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VUU takes game from VSU by 2 to claim Freedom Classic win

1/22/2016, 7:18 a.m.
Long-limbed and athletic, Ray Anderson is gifted with excellent speed, quickness and jumping ability. Yet he does some of his ...
Virginia State University’s Javon Moore, No. 5, is fouled by Virginia Union University’s Devin Moore who attempts to block the shot during Sunday’s Freedom Classic at the Richmond Coliseum. The game was a squeaker, with the VUU Panthers defeating the VSU Trojans 70-68. Photo by James Haskins

Long-limbed and athletic, Ray Anderson is gifted with excellent speed, quickness and jumping ability.

Yet he does some of his best work standing still.

In helping Virginia Union University win the Freedom Classic 70-68 over Virginia State University last Sunday at the Richmond Coliseum, Anderson left the Trojans in a “foul” mood.

Anderson’s 32 points — including 12 for 16 at the foul line — was the difference as VUU improved to 9-9 overall and 2-4 in the CIAA.

It was the Panthers’ third straight win and ended a three-game losing streak over two seasons to VSU.

“It feels good. It’s the first time I’ve beat State since my freshman year,” said Anderson.

In seeing the VSU Trojans fall to 11-4 overall and 6-1 in the CIAA, here’s VSU Coach Lonnie Blow’s assessment:

“Anderson is a great player. And when he gets it going, he’s capable of having a big night. But we can’t be putting him on the line 16 times. You’ve got to make him earn it.”

But saying it — not fouling Anderson — and doing it are two different tasks.

Anderson leads the CIAA in scoring average (21.9 points) and is fourth in the 12-team league in free throws attempted (118).

The lithe, lean 6-foot-3 junior from Wilmington, Del., has taken more than twice as many free throws as any other Panther. It’s his uncanny athleticism, forcing defenders to reach and grab, that earns him so many tickets to the free throw line, where he hits 75 percent.

“I feel I can always beat my man off the dribble,” Anderson said. “That’s what I’d rather do.”

Wearing jersey No. 3, Anderson rarely settles for three-pointers. He is just 5-for-31 behind the arc for the season.

Anderson averaged about 15 points as both a freshman under Coach Luqman Jaaber and as a sophomore under Coach Tony Sheals.

He’s on course to enter the conversation about VUU’s all-time performers.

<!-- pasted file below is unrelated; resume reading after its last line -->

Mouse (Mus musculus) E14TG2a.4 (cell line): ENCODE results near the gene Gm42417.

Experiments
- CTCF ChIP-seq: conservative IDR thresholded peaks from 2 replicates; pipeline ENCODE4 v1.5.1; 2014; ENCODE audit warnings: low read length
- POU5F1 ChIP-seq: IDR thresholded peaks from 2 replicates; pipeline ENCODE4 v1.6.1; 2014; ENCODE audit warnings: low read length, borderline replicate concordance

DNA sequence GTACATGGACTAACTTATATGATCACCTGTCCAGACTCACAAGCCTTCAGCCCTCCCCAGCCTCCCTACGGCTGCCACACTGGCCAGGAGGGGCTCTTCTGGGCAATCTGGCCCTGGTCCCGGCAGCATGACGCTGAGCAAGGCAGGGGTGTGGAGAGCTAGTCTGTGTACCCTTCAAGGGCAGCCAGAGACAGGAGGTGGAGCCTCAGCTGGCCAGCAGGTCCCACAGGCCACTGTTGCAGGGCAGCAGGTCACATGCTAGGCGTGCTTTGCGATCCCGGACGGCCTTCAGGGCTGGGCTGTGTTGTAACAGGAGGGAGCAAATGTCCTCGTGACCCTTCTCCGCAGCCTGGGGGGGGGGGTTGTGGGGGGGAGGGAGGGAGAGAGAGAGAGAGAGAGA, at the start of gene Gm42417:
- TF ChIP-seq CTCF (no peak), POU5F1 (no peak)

First-year Coach Jay Butler says, “Ray has one of the best pull-up jumpers I’ve seen.”

Being cautious, Butler adds, “To be considered with the great players to come through here, he needs to be a better defensive player. You’ve got to play both ends of the floor.”

Anderson made a defensive statement on the final play of the Freedom Classic game against VSU. After hitting one free throw to make it 70-68, with 17 seconds left, VSU charged down the floor with a chance to tie or win.

Foiling those plans, Anderson slapped the ball away from a VSU guard and Danny McElroy snagged the loose leather to secure the win.

McElroy, who had eight points and a team-high nine rebounds, is among numerous transfers to the Panthers. A native of Cincinnati, McElroy came to VUU from Bowling Green University in Ohio.

Another take-notice newcomer is guard Timmone Whatley, a transfer from Harcum College in Pennsylvania, who became eligible to play during spring semester. Whatley had six points, six rebounds and, according to Butler, “ran the show.”

John Mitchell, a 6-foot-9, 225-pound transfer from ASA College in New York City, adds an imposing presence in the paint. Mitchell had three points, four rebounds and two blocked shots in just 11 minutes.

VSU guard Kevin Williams bunched eight of his 20 points into the game’s final 2 minutes. “I was on attack mode,” he said. Williams added six rebounds, three assists and two steals.

Elijah Moore, a 6-foot-8 junior, added 19 points and nine rebounds. Like Anderson, Moore is a candidate for CIAA Player of the Year.

VSU outrebounded VUU 50-38, but the Trojans suffered 21 turnovers against the Panthers’ pressure.

VUU turned its defense into offense with 15 steals, including four each by McElroy and Ke’Andre Gibson.

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